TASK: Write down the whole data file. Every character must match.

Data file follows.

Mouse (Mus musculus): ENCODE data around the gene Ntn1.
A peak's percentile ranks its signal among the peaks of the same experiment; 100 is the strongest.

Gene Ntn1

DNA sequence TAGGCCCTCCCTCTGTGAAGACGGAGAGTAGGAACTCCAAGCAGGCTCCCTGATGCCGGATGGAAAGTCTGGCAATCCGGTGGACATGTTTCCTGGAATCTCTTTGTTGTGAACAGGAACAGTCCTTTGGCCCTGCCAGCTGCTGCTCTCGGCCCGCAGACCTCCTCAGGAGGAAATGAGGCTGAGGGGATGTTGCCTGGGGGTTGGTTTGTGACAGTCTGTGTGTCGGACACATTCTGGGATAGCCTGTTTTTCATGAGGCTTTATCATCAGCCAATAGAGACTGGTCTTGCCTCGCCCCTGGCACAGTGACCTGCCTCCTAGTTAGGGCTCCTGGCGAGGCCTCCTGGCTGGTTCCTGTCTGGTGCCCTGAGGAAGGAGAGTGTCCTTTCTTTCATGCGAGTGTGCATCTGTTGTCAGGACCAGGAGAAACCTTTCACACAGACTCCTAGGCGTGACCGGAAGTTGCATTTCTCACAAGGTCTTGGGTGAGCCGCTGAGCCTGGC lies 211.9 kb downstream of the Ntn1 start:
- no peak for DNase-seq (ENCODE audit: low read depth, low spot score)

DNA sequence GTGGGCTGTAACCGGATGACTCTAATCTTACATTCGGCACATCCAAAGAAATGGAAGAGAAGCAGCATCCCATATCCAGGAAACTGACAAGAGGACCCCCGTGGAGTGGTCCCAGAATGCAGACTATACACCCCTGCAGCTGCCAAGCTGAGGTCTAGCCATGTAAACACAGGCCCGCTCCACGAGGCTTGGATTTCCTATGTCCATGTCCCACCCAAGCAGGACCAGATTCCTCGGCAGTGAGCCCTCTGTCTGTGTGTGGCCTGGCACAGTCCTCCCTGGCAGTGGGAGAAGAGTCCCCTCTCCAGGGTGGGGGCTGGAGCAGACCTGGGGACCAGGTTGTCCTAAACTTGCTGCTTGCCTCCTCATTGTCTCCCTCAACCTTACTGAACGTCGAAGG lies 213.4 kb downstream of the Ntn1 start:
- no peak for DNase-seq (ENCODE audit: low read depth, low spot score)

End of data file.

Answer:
Mouse (Mus musculus): ENCODE data around the gene Ntn1.
A peak's percentile ranks its signal among the peaks of the same experiment; 100 is the strongest.

Gene Ntn1

DNA sequence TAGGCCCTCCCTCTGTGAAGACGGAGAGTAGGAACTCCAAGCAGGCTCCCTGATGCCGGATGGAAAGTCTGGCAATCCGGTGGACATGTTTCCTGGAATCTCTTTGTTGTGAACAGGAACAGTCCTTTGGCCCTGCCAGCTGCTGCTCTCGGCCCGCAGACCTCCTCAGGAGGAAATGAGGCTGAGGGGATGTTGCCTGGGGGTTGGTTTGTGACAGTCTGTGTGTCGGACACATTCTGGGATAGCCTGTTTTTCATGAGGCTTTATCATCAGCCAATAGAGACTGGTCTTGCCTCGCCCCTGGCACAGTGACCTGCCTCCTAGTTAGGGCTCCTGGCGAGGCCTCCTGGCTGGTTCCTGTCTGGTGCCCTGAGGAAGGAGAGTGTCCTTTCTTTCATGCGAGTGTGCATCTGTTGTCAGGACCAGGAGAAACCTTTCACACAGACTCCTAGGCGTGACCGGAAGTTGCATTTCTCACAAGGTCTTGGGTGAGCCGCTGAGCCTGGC lies 211.9 kb downstream of the Ntn1 start:
- no peak for DNase-seq (ENCODE audit: low read depth, low spot score)

DNA sequence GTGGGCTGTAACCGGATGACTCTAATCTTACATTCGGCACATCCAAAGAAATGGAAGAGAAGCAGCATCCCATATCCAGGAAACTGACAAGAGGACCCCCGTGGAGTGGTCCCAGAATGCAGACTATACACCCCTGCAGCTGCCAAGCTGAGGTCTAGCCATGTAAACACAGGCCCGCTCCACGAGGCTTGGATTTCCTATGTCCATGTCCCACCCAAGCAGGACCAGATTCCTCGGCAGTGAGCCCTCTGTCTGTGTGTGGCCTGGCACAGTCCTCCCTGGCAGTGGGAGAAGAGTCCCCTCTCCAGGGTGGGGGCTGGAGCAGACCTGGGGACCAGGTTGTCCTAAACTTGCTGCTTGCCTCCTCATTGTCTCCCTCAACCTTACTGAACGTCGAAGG lies 213.4 kb downstream of the Ntn1 start:
- no peak for DNase-seq (ENCODE audit: low read depth, low spot score)